"You cannot wage a war without killing," said President Rodrigo Duterte. “In the first place, I’d like to be frank with you: are they humans? What is your definition of a human being?”

BL was 14 when police killed his brother on the railway tracks. He ran into the crime scene screaming, and was threatened with a gun if he didn’t step away. Love-love was 11 when she saw her father shot. She now lives with an aunt, her six siblings scattered among relatives. Kong Kong was 15 when he threw himself over his dying father. He is now in hiding, the bullet wound in his leg healing. Xylar was four when his father was found executed on a bridge with his face wrapped in tape. He does not understand why his father doesn’t come home. Christine was 12 when a cop shot her father in the back of his head. She was holding him just before a cop threw her against a wall.

“If I didn’t let go,” she says, “he might still be alive.”

Duterte has called addicts and dealers and users the dregs of society. He encouraged both vigilantes and the militia to gun down suspects. To date 3,904 have been killed by police. There are no final numbers of all the dead – some reports put the total at 13,000.

“Less Than Human” is the story of those who pay the price – told through the eyes of children who have been told their parents are not people.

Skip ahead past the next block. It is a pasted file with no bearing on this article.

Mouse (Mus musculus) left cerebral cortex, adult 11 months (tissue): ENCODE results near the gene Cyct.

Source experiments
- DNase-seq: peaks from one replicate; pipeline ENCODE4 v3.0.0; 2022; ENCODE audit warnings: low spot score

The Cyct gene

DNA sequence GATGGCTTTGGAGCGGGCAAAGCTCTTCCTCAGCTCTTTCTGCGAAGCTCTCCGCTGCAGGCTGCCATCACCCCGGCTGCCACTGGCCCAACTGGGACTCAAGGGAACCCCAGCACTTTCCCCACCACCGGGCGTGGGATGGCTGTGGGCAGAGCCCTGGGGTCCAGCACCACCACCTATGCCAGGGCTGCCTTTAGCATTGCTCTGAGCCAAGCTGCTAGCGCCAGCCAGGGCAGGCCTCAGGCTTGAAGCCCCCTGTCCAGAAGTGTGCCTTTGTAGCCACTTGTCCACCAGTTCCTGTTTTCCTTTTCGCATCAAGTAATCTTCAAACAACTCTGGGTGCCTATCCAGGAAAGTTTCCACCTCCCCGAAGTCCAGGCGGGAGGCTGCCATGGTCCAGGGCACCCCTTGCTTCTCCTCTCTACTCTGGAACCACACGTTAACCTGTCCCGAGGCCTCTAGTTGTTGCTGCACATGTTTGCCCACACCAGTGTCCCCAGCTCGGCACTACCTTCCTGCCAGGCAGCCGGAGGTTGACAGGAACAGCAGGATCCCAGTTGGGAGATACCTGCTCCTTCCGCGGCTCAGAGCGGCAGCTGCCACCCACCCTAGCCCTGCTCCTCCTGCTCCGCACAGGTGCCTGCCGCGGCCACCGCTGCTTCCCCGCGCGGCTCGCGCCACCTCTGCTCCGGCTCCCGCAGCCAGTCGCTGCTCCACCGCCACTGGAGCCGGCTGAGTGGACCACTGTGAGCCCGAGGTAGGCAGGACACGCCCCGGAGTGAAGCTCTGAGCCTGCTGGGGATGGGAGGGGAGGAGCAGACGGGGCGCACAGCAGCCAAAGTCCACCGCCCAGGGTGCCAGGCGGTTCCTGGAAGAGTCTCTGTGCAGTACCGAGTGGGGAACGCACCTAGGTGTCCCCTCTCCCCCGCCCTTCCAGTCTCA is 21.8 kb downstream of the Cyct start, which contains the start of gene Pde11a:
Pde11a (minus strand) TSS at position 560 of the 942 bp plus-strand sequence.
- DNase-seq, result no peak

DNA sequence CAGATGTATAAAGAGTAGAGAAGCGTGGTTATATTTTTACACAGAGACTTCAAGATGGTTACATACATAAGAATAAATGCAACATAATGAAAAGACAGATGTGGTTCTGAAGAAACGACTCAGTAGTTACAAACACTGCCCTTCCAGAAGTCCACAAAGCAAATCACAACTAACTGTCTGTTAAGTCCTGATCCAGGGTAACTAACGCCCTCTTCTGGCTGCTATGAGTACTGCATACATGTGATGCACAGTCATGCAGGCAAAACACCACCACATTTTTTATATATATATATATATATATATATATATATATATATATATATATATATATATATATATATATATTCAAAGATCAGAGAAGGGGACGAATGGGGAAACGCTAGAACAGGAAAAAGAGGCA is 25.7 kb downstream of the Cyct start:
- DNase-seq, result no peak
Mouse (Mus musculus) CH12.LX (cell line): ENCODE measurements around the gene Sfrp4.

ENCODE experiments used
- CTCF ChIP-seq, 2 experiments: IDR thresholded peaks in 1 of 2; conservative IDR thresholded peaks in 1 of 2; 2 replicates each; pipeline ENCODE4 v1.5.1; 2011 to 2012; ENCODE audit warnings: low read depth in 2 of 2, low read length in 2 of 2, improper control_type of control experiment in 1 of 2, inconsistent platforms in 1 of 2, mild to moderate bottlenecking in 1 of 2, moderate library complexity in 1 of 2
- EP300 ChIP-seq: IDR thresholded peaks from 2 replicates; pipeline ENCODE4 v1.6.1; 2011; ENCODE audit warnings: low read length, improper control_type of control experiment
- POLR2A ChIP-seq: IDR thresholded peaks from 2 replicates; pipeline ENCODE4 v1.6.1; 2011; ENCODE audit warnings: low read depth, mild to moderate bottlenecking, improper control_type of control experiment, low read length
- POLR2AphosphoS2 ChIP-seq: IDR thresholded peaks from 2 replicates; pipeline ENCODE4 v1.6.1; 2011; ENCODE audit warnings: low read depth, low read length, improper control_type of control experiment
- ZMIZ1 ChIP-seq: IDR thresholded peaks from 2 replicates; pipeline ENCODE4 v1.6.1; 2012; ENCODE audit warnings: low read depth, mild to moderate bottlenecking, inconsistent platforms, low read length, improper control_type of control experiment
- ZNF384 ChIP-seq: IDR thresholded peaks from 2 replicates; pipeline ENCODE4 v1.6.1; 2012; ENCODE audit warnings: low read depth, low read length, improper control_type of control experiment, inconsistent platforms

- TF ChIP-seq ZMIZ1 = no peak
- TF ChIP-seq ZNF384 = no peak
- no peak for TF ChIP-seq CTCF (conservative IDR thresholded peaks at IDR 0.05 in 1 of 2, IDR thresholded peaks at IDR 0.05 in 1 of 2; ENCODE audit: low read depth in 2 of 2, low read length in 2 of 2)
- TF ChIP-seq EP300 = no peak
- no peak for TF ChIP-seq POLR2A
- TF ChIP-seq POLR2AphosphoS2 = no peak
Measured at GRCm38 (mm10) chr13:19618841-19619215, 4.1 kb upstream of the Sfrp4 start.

“Kill them all,” Rodrigo Duterte said in March, months before the May 2016 presidential elections. “When I become president, I'll order the police and the military to find these people and kill them. ”

In the beginning, he promised the deaths of a hundred thousand.

“If I couldn't convince you to stop, I'll have you killed... if you're into drugs, I'm very sorry. I'll have to apologize to your family because you'll surely get killed." He said that those who are addicted to shabu are beyond rehabilitation.

Since the first of July until the 30th of November, according to numbers released by the Philippine National Police, there have 3,993 murdered in extrajudicial killings across the country. Those who are identified are often poor, often male, often jobless, living hand to mouth and moonlighting as tricycle drivers and construction workers. Sometimes families will admit drug use and occasional peddling.

Sometimes there are witnesses – the man who saw the victim cuffed at a police station before his body was found trussed and tortured on a highway, the woman who knew the name of the cop who killed her brother, the friend who was standing at the street corner when the teenager was abducted. Very few will speak on the record. They talk about masked men wandering past their houses at night. They talk about children at risk. Sometimes they will say the dead deserved to be killed - You will be safe, for as long as you behave.  





- Text By Patricia Evangelista (excerpt from Impunity: In the name of the father)


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